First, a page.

Researchers record baby humpback whales 'whispering' to their mothers
Revealing a previously unknown survival technique of whales, a new study found that newborn humpbacks and their mothers whisper to each other to escape potential predators.
The recordings of the whispers in the form of the infant whales’ quiet grunts and squeaks were made with devices attached to the baby whales, which are typically nearly 5 meters long at the time of their birth.
During an annual migration to food-rich waters of the Antarctic region, newborn whales have to travel with their mothers for thousands of miles. Exactly what occurs during this period is still a mystery.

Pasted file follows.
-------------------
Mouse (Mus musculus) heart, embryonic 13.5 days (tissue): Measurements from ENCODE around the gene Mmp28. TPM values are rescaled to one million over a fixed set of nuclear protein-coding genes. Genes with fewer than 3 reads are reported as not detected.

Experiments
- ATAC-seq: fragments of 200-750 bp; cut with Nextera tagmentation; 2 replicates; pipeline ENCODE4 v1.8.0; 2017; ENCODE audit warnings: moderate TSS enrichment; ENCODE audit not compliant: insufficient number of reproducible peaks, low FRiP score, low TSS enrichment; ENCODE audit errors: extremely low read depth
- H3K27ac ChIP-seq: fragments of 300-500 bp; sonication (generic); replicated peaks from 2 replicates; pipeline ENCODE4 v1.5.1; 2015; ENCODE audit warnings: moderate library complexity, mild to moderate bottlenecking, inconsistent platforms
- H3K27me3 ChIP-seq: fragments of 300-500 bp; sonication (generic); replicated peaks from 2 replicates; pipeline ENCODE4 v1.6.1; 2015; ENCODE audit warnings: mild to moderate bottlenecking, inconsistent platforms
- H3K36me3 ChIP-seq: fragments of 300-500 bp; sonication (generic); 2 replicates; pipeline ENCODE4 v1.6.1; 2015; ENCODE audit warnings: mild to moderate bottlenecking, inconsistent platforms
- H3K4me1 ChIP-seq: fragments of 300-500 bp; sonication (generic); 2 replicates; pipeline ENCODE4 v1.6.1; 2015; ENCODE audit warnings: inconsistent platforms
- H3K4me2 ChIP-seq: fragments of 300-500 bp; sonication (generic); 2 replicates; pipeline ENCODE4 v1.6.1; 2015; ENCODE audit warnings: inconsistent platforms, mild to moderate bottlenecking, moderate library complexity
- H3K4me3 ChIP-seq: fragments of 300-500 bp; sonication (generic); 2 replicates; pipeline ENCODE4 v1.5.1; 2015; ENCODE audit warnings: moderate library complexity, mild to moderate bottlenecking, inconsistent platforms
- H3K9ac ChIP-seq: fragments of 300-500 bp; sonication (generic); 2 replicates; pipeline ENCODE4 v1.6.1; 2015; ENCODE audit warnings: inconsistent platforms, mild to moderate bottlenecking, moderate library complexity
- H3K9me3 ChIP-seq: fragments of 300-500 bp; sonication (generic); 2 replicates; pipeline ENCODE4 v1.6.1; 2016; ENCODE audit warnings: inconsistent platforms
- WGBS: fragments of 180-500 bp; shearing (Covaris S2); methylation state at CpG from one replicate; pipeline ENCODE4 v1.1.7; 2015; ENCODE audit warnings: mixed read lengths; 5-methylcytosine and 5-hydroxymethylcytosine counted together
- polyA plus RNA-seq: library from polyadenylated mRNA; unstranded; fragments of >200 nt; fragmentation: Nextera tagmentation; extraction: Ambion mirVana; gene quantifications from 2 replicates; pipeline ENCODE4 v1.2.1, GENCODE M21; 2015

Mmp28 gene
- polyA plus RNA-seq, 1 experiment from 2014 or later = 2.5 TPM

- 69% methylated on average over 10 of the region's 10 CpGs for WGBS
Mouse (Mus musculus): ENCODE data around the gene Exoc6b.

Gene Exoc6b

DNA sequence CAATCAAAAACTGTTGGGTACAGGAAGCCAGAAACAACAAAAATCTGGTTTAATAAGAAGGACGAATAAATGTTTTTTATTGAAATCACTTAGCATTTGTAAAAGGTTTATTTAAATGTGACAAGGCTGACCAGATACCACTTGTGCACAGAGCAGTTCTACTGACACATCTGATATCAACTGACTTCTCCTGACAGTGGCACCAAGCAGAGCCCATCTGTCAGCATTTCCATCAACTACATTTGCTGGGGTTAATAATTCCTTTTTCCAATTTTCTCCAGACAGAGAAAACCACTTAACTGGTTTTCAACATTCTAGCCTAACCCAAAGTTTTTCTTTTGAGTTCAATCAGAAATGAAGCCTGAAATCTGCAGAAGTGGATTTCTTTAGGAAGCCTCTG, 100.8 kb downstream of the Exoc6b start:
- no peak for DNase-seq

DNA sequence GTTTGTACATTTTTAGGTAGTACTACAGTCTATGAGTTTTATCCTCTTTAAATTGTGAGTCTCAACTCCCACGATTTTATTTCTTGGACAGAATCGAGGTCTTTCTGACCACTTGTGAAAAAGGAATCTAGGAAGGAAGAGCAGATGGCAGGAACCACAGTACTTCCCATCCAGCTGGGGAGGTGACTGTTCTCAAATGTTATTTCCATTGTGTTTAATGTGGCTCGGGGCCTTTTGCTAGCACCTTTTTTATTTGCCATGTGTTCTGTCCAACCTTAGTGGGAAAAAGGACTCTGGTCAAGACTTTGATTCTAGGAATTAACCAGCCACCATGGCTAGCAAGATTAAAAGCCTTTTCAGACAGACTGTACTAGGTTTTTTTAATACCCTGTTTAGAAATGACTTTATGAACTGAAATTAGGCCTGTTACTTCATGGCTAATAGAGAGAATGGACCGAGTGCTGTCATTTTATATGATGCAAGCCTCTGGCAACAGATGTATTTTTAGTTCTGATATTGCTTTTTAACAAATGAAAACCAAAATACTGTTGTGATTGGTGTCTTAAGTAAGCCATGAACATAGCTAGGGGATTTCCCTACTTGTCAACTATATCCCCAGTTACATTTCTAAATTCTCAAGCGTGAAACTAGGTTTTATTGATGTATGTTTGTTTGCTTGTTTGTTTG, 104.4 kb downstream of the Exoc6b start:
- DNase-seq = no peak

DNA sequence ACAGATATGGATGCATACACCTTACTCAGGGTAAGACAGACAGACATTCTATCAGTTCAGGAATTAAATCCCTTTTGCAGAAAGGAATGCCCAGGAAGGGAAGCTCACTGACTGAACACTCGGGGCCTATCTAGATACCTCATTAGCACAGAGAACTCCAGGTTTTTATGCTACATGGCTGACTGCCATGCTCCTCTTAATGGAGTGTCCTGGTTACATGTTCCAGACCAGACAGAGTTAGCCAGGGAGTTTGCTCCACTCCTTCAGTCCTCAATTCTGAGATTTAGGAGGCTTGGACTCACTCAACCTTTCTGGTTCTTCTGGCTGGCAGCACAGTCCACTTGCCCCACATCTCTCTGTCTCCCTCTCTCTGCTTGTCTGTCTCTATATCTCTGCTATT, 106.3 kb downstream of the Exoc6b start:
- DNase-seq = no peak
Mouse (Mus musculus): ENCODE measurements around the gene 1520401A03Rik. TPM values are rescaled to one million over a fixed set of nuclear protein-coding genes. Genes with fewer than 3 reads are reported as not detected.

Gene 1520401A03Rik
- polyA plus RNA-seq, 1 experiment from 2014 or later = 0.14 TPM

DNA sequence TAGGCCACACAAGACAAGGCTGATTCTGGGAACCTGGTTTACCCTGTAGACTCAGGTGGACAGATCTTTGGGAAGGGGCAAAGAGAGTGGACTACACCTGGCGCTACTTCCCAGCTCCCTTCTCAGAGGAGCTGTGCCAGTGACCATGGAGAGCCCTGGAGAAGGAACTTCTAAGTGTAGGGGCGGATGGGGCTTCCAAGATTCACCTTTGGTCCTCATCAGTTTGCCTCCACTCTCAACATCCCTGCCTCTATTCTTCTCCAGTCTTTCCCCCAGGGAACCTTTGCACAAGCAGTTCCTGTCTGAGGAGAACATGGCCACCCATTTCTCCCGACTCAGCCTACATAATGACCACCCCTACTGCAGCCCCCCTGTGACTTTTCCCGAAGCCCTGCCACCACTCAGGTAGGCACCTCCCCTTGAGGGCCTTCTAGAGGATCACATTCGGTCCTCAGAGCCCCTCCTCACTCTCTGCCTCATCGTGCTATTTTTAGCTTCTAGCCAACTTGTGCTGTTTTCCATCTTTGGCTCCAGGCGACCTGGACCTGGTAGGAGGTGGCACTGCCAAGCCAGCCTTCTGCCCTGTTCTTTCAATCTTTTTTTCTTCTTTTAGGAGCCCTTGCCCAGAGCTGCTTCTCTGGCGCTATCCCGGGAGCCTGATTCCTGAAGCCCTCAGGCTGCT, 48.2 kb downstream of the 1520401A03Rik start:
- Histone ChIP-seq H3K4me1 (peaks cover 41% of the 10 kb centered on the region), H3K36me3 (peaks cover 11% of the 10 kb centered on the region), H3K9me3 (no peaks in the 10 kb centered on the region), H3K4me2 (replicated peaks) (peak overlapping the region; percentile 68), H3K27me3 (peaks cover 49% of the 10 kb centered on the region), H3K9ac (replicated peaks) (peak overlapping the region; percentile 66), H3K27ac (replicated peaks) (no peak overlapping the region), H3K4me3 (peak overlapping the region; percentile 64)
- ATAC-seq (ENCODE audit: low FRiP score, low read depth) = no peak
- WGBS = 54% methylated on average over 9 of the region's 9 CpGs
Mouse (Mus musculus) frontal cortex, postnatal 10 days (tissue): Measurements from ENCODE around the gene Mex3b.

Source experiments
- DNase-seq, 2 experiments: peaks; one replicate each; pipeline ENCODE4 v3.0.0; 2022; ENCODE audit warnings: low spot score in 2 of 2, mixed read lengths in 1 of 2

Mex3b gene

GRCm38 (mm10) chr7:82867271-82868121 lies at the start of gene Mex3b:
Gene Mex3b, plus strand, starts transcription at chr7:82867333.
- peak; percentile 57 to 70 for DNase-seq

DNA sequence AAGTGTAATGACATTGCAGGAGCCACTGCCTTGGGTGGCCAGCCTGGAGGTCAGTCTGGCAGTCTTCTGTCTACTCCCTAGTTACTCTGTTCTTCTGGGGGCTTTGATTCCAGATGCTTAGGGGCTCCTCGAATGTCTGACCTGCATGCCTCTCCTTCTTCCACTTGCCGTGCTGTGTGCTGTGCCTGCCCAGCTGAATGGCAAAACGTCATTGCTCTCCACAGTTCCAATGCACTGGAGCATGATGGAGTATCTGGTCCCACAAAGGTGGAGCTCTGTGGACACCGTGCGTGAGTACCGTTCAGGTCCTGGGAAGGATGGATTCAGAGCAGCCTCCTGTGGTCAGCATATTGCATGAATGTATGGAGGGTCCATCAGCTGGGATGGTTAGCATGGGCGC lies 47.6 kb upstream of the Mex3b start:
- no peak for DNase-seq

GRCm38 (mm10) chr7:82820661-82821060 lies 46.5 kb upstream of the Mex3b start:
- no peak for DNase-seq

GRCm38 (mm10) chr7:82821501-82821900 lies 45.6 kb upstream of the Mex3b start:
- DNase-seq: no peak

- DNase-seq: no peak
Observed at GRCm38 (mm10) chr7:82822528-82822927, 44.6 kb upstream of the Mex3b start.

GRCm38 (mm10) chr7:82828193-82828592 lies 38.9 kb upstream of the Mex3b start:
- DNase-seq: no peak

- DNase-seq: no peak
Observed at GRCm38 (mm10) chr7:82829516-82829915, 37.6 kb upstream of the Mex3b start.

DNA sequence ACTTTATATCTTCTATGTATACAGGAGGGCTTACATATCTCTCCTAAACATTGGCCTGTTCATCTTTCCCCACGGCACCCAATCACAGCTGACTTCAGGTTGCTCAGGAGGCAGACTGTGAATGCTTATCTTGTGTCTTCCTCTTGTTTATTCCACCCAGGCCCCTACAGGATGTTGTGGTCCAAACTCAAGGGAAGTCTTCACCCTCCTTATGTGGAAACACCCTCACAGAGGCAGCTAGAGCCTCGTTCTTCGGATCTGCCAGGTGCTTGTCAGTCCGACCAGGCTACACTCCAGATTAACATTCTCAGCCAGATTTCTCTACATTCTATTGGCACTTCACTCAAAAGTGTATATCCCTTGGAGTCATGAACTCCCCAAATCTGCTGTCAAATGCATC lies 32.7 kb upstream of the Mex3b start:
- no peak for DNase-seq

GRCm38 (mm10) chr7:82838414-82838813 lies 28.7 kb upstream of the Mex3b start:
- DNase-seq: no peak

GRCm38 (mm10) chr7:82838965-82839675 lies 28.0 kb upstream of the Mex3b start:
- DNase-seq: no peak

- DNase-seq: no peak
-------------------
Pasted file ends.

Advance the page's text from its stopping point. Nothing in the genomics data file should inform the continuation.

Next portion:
Simone Videsen from Denmark’s Aarhus University said, “These early life stages of wild whales are so elusive because they're an aquatic animal. We can't follow them around all the time to see what they're doing.”
The new study suggested that the baby humpbacks whisper in really low sounds because they do not want any unwanted listeners, such as killer whales which can predate on these calves.
The discovery of the existence of the previously unknown survival technique of the humpback whales was detailed in the most recent edition of the journal Functional Ecology.
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